About 100 people attended Citizens’ Greener Evanston Earth Day brainstorming session on April 24 at Fleetwood-Jourdain Community Center, hearing and offering suggestions about how to make Evanston a community that is livable for all residents. After a speech by Veronica Kyle of Faith in Place, residents separated into groups to discuss the challenges and opportunities for action posed by three barriers to sustainable living here: the lack of affordable housing, the need for economic development, particularly on the City’s west side, and violence in the communities.
Ms. Kyle addressed those issues broadly, saying lending institutions should be included in discussions of affordable housing, noting that gun violence stems from a desire for power and control by people whose world is materialistic, and stressing the need for a living wage.
After the three groups presented summaries of their conclusions and suggestions, Mayor Elizabeth Tisdahl gave her response, saying even if the problems affordable housing, gun violence, racism, and economic development may not be solved, the community will continue to address them and seek solutions. She said she has been working on getting jobs for all Evanston youth who need them and on getting wrap-around services for the some 30 youth who are causing most of the violence in Evanston, as ways of addressing violence. The City’s diversity, she said, “is threatened by the lack of affordable housing.” She also said Northwestern University is becoming a stronger partner in offering job-training to Evanston youth and in hiring locally for some of its construction work.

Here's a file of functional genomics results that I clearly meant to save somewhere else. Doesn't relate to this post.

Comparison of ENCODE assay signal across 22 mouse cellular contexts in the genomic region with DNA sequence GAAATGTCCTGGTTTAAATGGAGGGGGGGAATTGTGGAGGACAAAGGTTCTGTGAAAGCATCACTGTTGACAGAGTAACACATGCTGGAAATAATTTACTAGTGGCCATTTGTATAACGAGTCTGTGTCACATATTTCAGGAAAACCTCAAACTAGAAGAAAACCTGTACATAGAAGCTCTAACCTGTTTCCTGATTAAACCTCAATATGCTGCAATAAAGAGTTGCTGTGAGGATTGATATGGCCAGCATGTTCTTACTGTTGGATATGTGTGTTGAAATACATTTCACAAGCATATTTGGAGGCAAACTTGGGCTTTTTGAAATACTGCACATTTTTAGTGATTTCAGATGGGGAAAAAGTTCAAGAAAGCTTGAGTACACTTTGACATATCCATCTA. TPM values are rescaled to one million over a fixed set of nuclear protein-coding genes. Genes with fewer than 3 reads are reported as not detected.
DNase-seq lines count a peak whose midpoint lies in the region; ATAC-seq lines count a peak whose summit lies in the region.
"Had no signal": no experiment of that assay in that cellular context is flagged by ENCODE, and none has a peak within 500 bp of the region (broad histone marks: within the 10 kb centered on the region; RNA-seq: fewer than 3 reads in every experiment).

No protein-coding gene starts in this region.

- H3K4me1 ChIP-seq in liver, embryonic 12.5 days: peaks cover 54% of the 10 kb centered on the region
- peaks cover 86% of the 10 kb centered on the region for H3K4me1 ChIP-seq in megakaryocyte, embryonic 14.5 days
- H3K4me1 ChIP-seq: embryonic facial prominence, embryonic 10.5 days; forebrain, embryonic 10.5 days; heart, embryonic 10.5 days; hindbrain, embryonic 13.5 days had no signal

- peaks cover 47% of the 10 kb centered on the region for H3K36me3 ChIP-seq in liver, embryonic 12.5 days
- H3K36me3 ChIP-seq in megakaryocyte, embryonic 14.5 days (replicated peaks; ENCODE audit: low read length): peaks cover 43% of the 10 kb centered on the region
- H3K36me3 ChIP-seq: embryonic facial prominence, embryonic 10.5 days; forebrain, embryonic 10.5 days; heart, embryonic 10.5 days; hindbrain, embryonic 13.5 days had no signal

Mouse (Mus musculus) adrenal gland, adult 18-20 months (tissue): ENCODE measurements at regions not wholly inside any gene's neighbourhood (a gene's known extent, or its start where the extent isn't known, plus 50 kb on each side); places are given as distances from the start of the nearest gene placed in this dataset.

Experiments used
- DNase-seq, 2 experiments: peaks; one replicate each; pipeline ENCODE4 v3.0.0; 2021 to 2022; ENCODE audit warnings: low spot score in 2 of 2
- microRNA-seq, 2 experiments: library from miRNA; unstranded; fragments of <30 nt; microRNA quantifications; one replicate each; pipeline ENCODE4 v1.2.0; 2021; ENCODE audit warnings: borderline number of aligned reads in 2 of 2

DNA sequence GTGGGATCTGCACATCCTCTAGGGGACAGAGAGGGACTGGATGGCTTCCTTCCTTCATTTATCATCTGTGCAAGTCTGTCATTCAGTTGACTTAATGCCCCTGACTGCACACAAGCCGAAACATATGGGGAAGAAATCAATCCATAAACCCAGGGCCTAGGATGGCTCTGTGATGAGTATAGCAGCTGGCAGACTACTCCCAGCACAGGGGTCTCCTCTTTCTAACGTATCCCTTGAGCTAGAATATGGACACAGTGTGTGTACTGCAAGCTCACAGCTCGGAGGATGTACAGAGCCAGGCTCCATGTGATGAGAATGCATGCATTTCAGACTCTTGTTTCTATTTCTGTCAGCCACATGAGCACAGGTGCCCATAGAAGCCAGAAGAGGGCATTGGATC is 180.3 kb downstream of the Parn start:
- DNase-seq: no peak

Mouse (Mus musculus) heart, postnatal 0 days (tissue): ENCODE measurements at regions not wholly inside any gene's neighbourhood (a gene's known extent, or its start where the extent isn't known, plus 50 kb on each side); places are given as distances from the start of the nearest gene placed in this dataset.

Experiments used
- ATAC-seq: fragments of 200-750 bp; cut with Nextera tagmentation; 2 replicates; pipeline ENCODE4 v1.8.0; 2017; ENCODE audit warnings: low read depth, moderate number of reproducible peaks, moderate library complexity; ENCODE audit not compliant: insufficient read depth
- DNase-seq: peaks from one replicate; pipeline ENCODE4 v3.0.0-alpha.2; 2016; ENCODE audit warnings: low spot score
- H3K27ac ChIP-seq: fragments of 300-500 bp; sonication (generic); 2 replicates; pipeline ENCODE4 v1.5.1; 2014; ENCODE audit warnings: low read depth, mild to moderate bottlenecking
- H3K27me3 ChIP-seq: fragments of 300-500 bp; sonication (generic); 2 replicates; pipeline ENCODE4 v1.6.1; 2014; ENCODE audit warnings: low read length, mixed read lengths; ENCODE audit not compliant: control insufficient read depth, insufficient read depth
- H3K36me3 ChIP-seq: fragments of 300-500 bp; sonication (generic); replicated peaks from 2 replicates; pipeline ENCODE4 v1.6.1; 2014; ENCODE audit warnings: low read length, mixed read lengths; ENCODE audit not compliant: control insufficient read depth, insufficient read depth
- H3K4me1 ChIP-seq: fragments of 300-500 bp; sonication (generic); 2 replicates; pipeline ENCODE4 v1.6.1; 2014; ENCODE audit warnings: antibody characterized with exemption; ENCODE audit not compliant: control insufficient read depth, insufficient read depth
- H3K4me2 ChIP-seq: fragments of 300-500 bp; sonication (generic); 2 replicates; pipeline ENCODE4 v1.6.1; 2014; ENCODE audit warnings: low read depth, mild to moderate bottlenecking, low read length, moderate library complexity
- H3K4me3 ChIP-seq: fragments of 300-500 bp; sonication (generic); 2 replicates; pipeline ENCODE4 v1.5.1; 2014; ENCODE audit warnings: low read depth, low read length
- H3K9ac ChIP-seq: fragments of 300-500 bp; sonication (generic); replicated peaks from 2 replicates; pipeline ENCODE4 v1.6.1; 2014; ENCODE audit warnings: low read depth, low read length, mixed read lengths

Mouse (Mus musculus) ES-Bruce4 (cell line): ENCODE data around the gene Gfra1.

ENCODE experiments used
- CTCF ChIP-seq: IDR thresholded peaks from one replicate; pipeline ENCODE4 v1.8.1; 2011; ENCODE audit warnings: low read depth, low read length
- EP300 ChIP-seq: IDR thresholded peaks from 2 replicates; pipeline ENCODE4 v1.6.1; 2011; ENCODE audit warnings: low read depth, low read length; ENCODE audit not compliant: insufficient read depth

“We have serious problems in Evanston, and we have always had serious problems. … What strikes me most is the willingness to be honest about our problems,” Mayor Tisdahl said.
Eleanor Revelle, president of Citizens’ Greener Evanston, which sponsored the event, said the conversation about each of these issues can continue on Facebook, where there will be individual pages for each topic.
Evanston has lost 3,000 units of affordable housing in the past 10 years, said Sue Calder, chair of the City’s Housing and Homelessness Commission. Housing affects every aspect of a person’s life, she said, such as health, education, and life expectancy. A homeless person living on the street can cost the community up to $20,000 per year in services. “Socio-economic diversity is healthy – it is good for the community and good for business,” Ms. Calder said. Among the suggestions of the group was a review of the City’s policies on affordable housing.
The discussion about violence, led by Evonda Thomas-Smith, chair of the City’s Health and Human Services Department, initially focused on its manifestations and effects, such as anger, poverty, trauma, and more violence. “Violence disrupts the community and disrupts our environment,” she said. “If we create environmental stability, we can create a movement that says violence is unacceptable.” Members suggested being more open to “others, teaching conflict management and taking it to heart, and ending residential racial segregation.
While Evanston’s unemployment rate is lower overall than the State’s, for black men it is much lower, said Robin Simmons of Sunshine Enterprises, who works with small business-owners in the Fifth Ward. One of the challenges to economic prosperity in certain parts of Evanston is that many available jobs are low-paying and do not fit the available workforce, she said. “The minimum wage is not a livable wage,” she said, in summarizing the group’s discussion. Connecting people with available resources, supporting small and home-based businesses and leveraging the opportunities in green construction were other suggestions of the group. “Gun violence and affordable housing are directly linked to economic opportunities,” Ms. Simmons said.